But all this misses the point of why I introduced past temperatures in the first place.  My thesis was that past warming was not consistent with high CO2 temperature sensitivity numbers.  I used charts in the article but I can repeat the logic simply here.  Sensitivity numbers in the IPCC are the warming expected per doubling of CO2 levels.  Since pre-industrial times we have increased global CO2 concentrations from about 270ppm  (or 0.0270%) to about 405 ppm.  This increase of 135pp from 270ppm is conveniently (for the math) about 50% of a doubling.  Because the ratio between concentration and temperature is logarithmic, at 50% of a doubling we should see 57% of the doubling effect.  So for an IPCC sensitivity of 3C per doubling, since pre-industrial times we should have seen a warming of .57 x 3 =  1.7C.  We are nowhere close to this, even if every tenth of degree of warming over the last 100 years was man-made (a proposition with which I would disagree).  At the high end of the IPCC range, around 5C, we would have had to see 2.85C of warming to date.  At the low end of 1.5C, which the author calls unlikely, we would have seen about 0.86C of historical warming.  If one argues that manmade warming is only about half the past warming, then the sensitivity would have to be less than 1C  (by the way, this disconnect only gets larger if one considers greenhouse gasses other than CO2).

There are plenty of potential arguments one could counter with.  One could argue that time delays are really long or that man-made aerosols are masking past warming -- and we could have a nice back and forth on the topic.  Instead we just get printouts from models.  Seriously, is that how skeptical folks approach science, accepting black box model output that embodies hundreds or even thousands of potential GIGO assumptions and inputs?  I would love someone to show me in a sort of waterfall chart how one gets from 1.7C of expected warming from 270-405ppm to Hadley CRUT4 actual warming around 0.8C.  Doesn't anyone feel the need to reconcile their forecasts to actual observations?

There are really good reasons to distrust models.  If Donald Trump wanted to invest $100 million in building new military bases, and said that he had a computer model from experts with graphs that show the plan will grow GNP by a trillion dollars, would you automatically accept the model?  If GNP only grew by $200 million instead of by a trillion, would you want a reconciliation and explanation?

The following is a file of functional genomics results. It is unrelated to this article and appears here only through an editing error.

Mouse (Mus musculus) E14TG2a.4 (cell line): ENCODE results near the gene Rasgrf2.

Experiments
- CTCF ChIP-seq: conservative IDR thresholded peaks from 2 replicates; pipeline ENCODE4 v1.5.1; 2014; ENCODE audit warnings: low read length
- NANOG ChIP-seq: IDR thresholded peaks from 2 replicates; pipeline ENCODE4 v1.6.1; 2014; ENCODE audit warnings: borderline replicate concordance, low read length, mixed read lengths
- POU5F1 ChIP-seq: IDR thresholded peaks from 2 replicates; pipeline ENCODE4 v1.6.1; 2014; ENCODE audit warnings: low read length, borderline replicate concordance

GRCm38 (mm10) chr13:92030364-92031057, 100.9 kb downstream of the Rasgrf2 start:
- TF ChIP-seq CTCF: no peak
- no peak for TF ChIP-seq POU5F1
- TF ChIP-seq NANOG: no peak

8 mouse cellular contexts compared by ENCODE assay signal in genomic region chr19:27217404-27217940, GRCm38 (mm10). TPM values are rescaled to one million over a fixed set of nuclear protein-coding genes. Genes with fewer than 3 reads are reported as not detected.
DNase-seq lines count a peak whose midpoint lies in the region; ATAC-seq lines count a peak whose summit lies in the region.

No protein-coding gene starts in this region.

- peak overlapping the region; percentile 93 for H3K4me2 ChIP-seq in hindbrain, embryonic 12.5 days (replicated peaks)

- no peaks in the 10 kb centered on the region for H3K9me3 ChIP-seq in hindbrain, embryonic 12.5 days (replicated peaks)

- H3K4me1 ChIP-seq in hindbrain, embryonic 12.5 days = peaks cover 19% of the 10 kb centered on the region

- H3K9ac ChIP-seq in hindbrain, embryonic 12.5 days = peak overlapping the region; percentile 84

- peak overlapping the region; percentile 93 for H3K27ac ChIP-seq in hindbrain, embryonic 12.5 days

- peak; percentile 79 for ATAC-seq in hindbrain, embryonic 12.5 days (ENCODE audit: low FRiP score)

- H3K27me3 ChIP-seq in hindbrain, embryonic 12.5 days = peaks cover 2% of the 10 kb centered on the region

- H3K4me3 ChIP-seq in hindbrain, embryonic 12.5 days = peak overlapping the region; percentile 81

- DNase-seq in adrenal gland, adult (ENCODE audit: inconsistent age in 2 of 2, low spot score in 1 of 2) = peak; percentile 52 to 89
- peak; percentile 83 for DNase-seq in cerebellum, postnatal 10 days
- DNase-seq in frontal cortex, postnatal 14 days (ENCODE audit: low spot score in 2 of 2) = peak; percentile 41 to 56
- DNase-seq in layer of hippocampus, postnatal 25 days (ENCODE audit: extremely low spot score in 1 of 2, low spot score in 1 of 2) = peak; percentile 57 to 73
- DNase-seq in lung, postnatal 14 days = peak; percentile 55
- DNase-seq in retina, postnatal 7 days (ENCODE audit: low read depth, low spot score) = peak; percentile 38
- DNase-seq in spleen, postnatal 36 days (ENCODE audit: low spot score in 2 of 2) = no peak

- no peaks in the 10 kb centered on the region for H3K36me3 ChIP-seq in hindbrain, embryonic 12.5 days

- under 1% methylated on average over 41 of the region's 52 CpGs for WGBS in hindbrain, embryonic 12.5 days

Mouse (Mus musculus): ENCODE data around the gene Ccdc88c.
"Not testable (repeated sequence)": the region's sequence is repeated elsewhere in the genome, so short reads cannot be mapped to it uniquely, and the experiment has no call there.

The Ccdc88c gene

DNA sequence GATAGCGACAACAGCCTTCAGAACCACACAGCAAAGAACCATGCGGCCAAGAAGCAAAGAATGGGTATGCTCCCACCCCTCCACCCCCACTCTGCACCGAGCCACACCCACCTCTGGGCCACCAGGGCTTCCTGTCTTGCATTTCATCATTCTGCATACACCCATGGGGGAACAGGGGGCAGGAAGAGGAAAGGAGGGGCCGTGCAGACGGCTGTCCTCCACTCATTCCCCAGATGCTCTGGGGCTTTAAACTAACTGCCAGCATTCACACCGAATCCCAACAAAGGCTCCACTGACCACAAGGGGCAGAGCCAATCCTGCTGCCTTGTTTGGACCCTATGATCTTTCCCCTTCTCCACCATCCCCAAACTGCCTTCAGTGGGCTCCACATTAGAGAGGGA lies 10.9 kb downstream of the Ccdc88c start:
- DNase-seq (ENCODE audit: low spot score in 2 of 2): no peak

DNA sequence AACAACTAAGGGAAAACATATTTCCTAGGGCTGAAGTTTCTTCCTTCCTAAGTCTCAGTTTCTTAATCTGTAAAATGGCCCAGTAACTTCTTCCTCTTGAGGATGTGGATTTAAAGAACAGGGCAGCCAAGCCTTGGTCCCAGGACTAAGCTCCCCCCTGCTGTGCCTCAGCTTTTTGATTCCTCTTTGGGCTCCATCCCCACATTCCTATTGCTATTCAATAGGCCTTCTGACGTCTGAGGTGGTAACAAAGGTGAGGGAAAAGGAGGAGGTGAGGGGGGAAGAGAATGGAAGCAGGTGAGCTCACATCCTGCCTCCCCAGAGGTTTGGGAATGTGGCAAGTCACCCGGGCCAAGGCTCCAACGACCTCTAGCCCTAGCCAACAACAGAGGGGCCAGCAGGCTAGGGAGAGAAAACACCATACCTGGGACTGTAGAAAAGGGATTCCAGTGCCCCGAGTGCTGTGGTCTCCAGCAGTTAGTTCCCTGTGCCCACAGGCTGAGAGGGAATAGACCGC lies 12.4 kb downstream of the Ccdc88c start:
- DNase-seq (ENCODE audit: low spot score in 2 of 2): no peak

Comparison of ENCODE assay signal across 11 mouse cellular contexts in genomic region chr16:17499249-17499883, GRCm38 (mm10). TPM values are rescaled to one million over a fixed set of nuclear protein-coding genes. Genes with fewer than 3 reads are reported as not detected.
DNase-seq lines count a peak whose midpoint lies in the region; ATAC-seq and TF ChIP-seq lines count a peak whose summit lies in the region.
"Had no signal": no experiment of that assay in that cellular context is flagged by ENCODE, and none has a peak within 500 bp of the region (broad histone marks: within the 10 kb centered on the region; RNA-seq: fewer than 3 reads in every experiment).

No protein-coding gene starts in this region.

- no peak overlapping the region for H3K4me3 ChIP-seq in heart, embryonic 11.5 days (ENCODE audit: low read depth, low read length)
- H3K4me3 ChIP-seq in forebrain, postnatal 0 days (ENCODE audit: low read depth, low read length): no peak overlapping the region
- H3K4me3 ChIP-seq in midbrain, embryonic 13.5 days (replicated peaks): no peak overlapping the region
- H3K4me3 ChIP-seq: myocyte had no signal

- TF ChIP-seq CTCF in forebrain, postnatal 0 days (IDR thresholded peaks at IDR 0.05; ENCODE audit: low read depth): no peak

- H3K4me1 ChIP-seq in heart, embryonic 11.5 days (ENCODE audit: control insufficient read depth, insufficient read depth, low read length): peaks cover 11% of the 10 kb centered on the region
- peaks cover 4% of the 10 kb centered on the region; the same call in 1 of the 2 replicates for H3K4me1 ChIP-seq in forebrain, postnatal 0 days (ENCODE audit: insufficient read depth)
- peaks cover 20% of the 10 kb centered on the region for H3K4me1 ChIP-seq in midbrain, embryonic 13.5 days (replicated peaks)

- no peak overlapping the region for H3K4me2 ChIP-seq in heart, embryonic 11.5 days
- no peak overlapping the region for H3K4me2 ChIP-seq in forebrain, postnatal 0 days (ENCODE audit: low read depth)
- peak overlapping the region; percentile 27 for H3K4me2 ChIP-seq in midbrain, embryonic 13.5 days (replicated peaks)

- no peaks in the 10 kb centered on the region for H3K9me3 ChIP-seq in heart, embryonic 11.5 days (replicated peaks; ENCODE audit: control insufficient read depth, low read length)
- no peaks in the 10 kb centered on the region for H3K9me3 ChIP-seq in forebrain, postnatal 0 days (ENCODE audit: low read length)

There are also good reasons to distrust climate models and forecasts.  James Hansen's models he used in his famous testimony in front of Congress in 1988 over-predicted warming rates by quite a bit (full explanation here).  Since people argue endlessly over this chart about how to center and zero the graphs, it is much easier just to look at implied warming rates:

Even the IPCC finds itself questioning its past warming forecasts:

These forecast failures are not meant as proof the theory is wrong, merely that there is good reason to be skeptical of computer model output as somehow the last word in a debate.

Actually, Missing the Whole Point of the Article

I had naively thought that the title of the article "Understanding the Global Warming Debate" (rather than, say, "Climate Alarmists Are Big Fat Liars") might be a clue I was trying outline the terms of the debate and the skeptic position in it rather than put a detailed dagger through the heart of, say, climate models.

I wrote this article based on my extreme frustration in the climate debate.  I have no problem with folks disagreeing with me  - in enjoy it.  But I was frustrated that the skeptic argument was being mis-portrayed and folks were arguing about the wrong things.  Specifically, I was frustrated with both of these two arguments that were frequently thrown in my face:

  • "Climate deniers are anti-science morons and liars because they deny the obvious truth of warming from greenhouse gasses like CO2"